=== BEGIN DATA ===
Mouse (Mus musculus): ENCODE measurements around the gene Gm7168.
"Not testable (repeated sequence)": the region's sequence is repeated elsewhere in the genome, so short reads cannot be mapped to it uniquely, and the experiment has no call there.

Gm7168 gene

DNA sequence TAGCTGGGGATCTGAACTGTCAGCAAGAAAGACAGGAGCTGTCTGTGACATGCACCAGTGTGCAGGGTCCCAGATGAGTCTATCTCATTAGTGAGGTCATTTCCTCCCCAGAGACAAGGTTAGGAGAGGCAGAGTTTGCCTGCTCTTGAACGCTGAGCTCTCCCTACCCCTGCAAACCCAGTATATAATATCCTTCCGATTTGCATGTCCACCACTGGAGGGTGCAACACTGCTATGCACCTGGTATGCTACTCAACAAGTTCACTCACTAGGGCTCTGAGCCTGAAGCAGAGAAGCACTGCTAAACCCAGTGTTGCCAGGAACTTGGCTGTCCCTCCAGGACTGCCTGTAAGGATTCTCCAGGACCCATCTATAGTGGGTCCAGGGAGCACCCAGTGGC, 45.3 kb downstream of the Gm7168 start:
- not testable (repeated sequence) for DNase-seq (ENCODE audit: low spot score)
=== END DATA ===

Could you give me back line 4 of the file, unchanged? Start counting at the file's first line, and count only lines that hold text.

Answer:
DNA sequence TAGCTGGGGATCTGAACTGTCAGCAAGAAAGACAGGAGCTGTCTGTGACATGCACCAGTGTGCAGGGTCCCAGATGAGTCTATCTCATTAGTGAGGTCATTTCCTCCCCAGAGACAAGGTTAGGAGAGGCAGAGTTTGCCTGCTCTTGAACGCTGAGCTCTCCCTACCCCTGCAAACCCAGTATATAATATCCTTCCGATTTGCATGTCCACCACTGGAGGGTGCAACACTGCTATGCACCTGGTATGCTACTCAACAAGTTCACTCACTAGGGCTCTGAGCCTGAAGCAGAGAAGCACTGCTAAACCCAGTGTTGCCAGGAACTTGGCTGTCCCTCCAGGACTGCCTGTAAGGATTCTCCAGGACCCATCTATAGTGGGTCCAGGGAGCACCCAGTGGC, 45.3 kb downstream of the Gm7168 start: